Another advantage of bitachon as it affects a person in his material pursuits:

Among the worldly benefits is that having bitachon creates in the person the peace of mind that comes from not needing to travel long distances. Such travel can destroy people’s bodies and hasten death due to the excessive motion and change of climate involved.

וּמֵהֶן מְנוּחַת הַנֶּפֶשׁ מִלֶּכֶת בִּדְרָכִים הָרְחוֹקִים, אֲשֶׁר הִיא מְכַלָּה הַגּוּפוֹת וּמְמַהֶרֶת הַשְׁלָמַת יְמֵי הַחַיִּים,

The author quotes a verse that supports the notion that excessive travel can cause a person to lose his strength and hasten his death:

As it says (Psalms 102:24): He has afflicted my strength on the way; He has shortened my days.

כְּמוֹ שֶׁנֶּאֱמַר (תהלים קב, כד) "עִנָּה בַדֶּרֶךְ כֹּחִי קִצַּר יָמָי."

The author will relate a tale to make his point:

And as has been related regarding an ascetic’s path to asceticism: He went to a faraway land to seek his sustenance during the beginning of his asceticism. During his travels he met a star worshipper in a city where he had arrived.

וְנֶאֱמַר עַל אֶחָד מִן הַפְּרוּשִׁים כִּי הָלַךְ אֶל אֶרֶץ רְחוֹקָה לְבַקֵּשׁ הַטֶּרֶף בִּתְחִלַּת פְּרִישׁוּתוֹ, וּפָגַע אָדָם אֶחָד מֵעוֹבְדֵי כוֹכָבִים בָּעִיר אֲשֶׁר הָלַךְ אֵלֶיהָ.

The ascetic said to the star worshipper: “How much are you in a state of ultimate blindness and lack of understanding in your service of the stars!” The idol worshipper replied, “And whom do you serve?” The ascetic replied, “I serve the Creator, Who is able to do anything, Who sustains, Who is One, Who provides food for each person according to his needs, and there is no one like Him.”

אָמַר לוֹ הַפָּרוּשׁ: כַּמָּה אַתֶּם בְּתַכְלִית הָעִוָּרוֹן וּמִעוּט הַהֲבָנָה בַּעֲבוֹדַתְכֶם לַכּוֹכָבִים! אָמַר לוֹ הָאַמְגּוֹשִׁי: וּמָה אַתָּה עוֹבֵד? אָמַר לוֹ הַפָּרוּשׁ: אֲנִי עוֹבֵד הַבּוֹרֵא הַיָּכוֹל, הַמְכַלְכֵּל, הָאֶחָד, הַמַּטְרִיף, אֲשֶׁר אֵין כָּמוֹהוּ.

Shaar Habitachon - Gates of Trust (Chayenu)

Take a journey towards confronting and transforming unpredictable and challenging events through genuine trust and tranquil reliance on G-d.

The idol worshipper said, “Your actions contradict your words.” “How so?” asked the ascetic. The idol worshipper replied, “If what you said were to be true, then G‑d would provide for you in your city just as He provided for you until now, and you would not need to bother yourself to come to this far-away land.

אָמַר לוֹ הָאַמְגּוֹשִׁי: פָּעָלְךָ סוֹתֵר אֶת דְּבָרֶיךָ. אָמַר לוֹ הַפָּרוּשׁ: וְהֵיאַךְ? אָמַר לוֹ: אִלּוּ הָיָה מַה שֶּׁאָמַרְתָּ אֱמֶת, הָיָה מַטְרִיפְךָ בְּעִירְךָ כְּמוֹ שֶׁהִטְרִיפְךָ הֵנָּה, וְלֹא הָיִיתָ טוֹרֵחַ לָבוֹא אֶל אֶרֶץ רְחוֹקָה כָּזֹאת.

With this, the argument of the ascetic was shut down. Consequently he returned to his land, accepted upon himself to be an ascetic from that time on, and never left his city again.

וְנִפְסְקָה טַעֲנַת הַפָּרוּשׁ וְשָׁב לְאַרְצוֹ, וְקִבֵּל הַפְּרִישׁוּת מִן הָעֵת הַהִיא וְלֹא יָצָא מֵעִירוֹ אַחַר כָּךְ.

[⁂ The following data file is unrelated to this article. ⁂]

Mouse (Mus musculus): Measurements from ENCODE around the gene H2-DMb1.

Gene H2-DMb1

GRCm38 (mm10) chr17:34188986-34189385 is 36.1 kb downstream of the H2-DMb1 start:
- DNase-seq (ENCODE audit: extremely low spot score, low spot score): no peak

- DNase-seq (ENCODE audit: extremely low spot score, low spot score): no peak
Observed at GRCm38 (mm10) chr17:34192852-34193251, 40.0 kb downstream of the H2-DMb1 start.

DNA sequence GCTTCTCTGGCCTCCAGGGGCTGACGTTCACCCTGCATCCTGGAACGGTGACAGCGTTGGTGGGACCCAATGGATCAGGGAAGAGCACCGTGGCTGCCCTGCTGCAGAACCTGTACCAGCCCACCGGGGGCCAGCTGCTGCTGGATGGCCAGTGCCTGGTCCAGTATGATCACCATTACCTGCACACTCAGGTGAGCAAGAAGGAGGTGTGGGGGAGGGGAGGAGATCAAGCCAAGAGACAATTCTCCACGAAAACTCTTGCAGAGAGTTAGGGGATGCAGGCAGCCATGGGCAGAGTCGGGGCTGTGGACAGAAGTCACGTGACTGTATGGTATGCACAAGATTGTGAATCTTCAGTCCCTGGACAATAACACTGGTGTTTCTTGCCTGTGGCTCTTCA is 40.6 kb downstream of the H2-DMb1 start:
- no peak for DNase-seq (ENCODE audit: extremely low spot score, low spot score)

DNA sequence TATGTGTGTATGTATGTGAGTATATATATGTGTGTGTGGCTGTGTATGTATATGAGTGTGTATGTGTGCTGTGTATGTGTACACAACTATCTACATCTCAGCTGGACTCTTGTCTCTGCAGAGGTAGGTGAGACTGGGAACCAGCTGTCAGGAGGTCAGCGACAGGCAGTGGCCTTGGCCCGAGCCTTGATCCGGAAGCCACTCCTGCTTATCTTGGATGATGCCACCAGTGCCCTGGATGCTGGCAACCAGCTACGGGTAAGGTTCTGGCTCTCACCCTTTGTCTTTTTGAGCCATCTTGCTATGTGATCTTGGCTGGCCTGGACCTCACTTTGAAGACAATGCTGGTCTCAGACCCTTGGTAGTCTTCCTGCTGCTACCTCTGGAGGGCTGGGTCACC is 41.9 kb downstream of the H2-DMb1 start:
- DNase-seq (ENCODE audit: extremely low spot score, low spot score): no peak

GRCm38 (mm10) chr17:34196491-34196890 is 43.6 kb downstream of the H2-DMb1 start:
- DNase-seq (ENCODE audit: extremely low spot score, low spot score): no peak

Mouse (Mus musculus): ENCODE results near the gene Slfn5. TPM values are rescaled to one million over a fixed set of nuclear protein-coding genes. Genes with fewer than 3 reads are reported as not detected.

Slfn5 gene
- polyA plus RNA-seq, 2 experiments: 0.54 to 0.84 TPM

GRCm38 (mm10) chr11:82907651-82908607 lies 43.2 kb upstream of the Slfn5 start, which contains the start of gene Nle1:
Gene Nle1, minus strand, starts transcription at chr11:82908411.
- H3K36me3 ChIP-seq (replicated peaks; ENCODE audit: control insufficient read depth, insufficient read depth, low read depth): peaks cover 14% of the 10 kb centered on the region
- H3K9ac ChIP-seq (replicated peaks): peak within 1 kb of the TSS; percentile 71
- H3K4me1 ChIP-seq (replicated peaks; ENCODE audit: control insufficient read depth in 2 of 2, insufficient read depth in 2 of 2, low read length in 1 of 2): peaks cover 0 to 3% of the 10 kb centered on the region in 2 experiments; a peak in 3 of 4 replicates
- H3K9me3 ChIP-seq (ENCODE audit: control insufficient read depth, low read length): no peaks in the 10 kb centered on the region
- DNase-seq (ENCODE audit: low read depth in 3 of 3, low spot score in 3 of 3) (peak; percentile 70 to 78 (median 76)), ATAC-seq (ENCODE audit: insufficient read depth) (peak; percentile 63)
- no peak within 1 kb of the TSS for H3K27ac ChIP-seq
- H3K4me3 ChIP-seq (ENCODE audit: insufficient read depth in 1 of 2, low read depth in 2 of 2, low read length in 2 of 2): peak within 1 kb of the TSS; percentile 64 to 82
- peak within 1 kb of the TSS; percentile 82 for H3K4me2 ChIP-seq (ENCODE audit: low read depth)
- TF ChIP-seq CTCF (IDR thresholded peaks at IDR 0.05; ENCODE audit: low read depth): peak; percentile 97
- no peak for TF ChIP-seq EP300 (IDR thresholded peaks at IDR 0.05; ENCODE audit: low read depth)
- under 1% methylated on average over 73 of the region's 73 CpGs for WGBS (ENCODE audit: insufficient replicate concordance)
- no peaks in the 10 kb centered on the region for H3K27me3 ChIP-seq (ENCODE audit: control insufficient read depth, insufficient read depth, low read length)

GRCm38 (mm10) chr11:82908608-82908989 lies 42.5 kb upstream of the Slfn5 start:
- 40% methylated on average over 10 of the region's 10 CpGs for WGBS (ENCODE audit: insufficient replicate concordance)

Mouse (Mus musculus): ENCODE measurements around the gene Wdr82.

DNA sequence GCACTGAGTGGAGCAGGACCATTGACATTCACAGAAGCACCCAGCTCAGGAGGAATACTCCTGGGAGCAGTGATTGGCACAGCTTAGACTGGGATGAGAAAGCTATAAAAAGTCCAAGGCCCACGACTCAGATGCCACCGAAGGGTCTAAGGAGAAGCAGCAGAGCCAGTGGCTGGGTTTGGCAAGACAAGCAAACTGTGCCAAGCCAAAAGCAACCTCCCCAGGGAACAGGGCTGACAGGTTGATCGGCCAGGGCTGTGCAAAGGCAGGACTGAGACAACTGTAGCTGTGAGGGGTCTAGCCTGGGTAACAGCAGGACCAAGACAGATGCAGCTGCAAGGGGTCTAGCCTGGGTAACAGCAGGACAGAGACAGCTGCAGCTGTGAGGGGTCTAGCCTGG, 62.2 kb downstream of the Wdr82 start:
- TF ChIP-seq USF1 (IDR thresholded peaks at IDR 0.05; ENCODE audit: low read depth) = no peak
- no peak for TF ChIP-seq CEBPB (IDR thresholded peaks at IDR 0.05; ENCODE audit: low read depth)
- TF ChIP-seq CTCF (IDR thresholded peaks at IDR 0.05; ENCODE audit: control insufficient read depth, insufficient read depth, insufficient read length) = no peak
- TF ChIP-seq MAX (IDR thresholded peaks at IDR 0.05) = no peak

A man who has bitachon does not need to travel to provide for himself and his family, because G‑d can provide for him in his own city. Consequently, he is free from the stress that accompanies traveling long distances, as well as the damage to the body that it causes.

The argument of the ascetic was shut down. Rabbi Yaakov Emden argues that there are valid reasons that can cause a person’s inability to find a livelihood in his place of dwelling, requiring him to travel.

Rabbi Emden writes that this was in fact his own situation, and that it was not due to a lack of trust in G‑d—rather, it was the will of G‑d that he travel to earn his livelihood.

He continues that this is also the advice of our Sages in the Talmud: A person who does not find substance in one city ought to travel to another (Bava Metzia 75b).

This travel can be for three reasons:

1) The person does not merit to find his livelihood in his hometown and must travel to provide for himself because of his sins, because exile brings forgiveness.

2) G‑d causes a person to travel so that he not be around the evil people of his town.

3) The need to travel might simply be a test from G‑d to see if his belief is non-wavering despite these hardships.

Rabbi Emden points out that many of the Jewish Sages and even the forefathers had to travel for their survival (Birat Migdal Oz, Bet Middot, Aliyat Habitachon)

The Baal Shem Tov teaches that Divine Providence leads a person to a certain place. He explains the verse And you will go to the place that the L-rd, your G‑d, will choose to make His name dwell there (Deuteronomy 26:2) as follows: You must know that you go from one place to another because G‑d has chosen this path, so that His name will dwell there. G‑d orchestrates that you end up in a specific place in order to spread the light of G‑d in that very place (Hayom Yom 18 Elul).

Rabbi Emden concludes with a simple question: If, indeed, G‑d orchestrates that a person needs to travel for business, why did this ascetic not know what to respond to the idol worshipper?

His answer: The reason why the ascetic returned home was his realization that traveling caused him to be near bad people (like this idol-worshipper). The ascetic did not even respond to the idol worshipper because he did not want to waste his time on dialogue with an idolater (Birat Migdal Oz, ibid.).

Bottom line
Wherever you live, you have a Divine mission: spread the light of G‑d.